30 May 2011

This rock will turn into a tree

My son is about to turn 4 so needless to say I watch A LOT of Disney and Pixar movies. Now kids movies of today are so radically different than the movies of my youth. For one, there are almost always clearly defined learning objectives for the movie (Cars: treat everyone with respect; Monsters, Inc.: cheaters never prosper) instead of just the fluff that was produced in the 80s (Oliver and Company?). Second, they are made for adults as much as kids because the creators clearly want the parents to pass along the underlying message.

My point. We are watching A Bug's Life and there are two very important messages said right in the beginning of the movie. The in your face obvious one is delivered by the main character, Flick. He is speaking to Dot, a child ant, who is mocked by other ants because she is so small. Flick hands her a rock, tells her it's a seed, and explains how everything that makes their giant tree is already contained in this tiny, little seed. Dot looks at him and says "this rock will become a tree?" While some of the message was lost on Dot, clearly we must remember to reinforce in our kids that just because they feel small and insignificant now it doesn't mean that they won't be a huge, powerful force in the future.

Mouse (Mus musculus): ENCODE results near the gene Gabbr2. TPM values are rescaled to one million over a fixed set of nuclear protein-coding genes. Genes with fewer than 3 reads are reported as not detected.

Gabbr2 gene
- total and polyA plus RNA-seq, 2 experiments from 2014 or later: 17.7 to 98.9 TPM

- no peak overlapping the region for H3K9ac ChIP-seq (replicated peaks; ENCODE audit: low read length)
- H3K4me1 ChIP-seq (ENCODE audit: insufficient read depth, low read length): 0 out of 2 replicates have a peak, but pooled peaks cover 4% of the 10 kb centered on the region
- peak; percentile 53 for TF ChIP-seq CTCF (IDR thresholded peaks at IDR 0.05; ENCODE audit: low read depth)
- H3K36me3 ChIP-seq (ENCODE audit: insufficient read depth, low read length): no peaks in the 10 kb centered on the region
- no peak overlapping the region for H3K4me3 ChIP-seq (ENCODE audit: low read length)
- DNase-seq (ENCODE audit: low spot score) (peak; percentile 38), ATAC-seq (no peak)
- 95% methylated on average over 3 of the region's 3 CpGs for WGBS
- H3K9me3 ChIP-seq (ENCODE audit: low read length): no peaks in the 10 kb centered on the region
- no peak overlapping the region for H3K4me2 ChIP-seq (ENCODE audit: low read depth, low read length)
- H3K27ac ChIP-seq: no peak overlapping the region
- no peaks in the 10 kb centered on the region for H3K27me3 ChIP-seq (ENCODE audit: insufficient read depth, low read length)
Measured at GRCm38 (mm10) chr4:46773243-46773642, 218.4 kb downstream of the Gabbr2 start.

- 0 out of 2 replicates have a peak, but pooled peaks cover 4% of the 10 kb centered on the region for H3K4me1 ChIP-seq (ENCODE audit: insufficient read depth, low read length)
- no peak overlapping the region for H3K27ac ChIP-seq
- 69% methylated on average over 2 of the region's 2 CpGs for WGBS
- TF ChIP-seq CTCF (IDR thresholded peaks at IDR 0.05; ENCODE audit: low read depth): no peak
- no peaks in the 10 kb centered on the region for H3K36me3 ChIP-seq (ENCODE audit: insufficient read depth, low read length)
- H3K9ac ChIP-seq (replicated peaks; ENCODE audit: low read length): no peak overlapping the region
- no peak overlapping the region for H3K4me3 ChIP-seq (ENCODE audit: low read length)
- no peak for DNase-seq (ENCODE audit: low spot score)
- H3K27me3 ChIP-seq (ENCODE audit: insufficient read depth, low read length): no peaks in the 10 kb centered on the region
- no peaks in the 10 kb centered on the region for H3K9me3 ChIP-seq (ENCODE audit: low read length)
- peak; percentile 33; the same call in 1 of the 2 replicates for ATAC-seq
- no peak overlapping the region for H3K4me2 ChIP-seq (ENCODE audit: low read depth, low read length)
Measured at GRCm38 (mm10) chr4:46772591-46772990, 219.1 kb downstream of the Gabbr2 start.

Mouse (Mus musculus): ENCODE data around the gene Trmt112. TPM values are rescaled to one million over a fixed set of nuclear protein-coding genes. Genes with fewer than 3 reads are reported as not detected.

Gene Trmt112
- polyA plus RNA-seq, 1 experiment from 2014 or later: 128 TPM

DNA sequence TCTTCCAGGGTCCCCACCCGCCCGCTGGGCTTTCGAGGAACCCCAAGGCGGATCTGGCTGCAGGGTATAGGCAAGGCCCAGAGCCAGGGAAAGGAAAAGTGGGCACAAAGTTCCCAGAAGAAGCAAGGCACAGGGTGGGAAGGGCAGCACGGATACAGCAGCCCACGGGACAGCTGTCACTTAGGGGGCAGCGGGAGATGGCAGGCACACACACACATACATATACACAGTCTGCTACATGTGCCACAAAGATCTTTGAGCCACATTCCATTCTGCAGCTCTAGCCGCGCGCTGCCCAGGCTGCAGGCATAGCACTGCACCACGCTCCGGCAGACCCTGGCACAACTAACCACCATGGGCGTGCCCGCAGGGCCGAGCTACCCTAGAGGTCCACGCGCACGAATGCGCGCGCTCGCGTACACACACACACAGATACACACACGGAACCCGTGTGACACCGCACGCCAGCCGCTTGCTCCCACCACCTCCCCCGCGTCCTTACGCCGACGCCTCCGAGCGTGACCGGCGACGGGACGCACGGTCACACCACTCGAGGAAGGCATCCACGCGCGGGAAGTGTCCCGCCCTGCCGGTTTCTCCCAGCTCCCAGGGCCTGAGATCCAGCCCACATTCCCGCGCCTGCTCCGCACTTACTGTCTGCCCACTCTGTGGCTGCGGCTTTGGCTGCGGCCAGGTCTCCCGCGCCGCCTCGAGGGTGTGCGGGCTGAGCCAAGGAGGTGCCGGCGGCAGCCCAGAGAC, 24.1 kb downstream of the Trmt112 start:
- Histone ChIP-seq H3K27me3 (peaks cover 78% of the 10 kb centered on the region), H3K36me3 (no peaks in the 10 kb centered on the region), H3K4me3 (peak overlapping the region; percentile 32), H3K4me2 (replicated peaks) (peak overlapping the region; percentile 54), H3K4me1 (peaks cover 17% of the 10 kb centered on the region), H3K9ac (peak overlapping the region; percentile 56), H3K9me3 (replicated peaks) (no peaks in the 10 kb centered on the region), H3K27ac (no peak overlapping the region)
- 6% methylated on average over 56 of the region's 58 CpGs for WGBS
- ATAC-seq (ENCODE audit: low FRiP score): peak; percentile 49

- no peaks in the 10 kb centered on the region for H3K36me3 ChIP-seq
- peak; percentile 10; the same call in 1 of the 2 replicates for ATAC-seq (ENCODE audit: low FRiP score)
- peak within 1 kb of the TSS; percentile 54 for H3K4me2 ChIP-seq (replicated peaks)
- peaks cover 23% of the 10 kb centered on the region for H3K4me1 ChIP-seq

But that was not the moral that inspired this post.  Flick is an inventor, a tinkerer.  Someone who looks at a problem and develops a innovative solution for it.  He is not smarter than any of his other bugs, but he doesn't let the status quo stop him from being.  At the beginning of the movie, all of the ants are picking seeds and fruits and walking in their typical ant line to a gigantic pile of food they are collecting for a group of grasshoppers.  Suddenly, a stalk comes flying out of the air and lands right on the princess.  Flick was using a device that cut down a stalk, plucked all of the seeds on it at once, then flung the stalk away.  Clearly, a must more efficient method than picking 1 seed at a time and walking that 1 seed to the pile.  When Flick runs over to help, one of the older supervisor ants yells at him and exclaims "Why can't you do it like everyone else?!"

Ants are known for their conformity and here is someone who is bucking the system.  Yes, he makes mistakes along the way and almost wipes out the colony, but in the end he is a hero.  His ideas help scare away the grasshoppers and saves the colony.  The best part is all of the harvesters are using his devices, doing less work and producing more food in the end.

I have had a lot of people tell me "Why can't you do it like everyone else?"  The answer is I am not built that way and neither are most of my students.  The problem is we continue to try and put kids into the pre-designed holes that we have created for them.  It's ok if they don't fit because we will either chip away at them until they do or we will cast them aside and let someone else try to make them work.  Let your kids be a Flick.  Let them have great ideas and do whatever you can to make them a reality.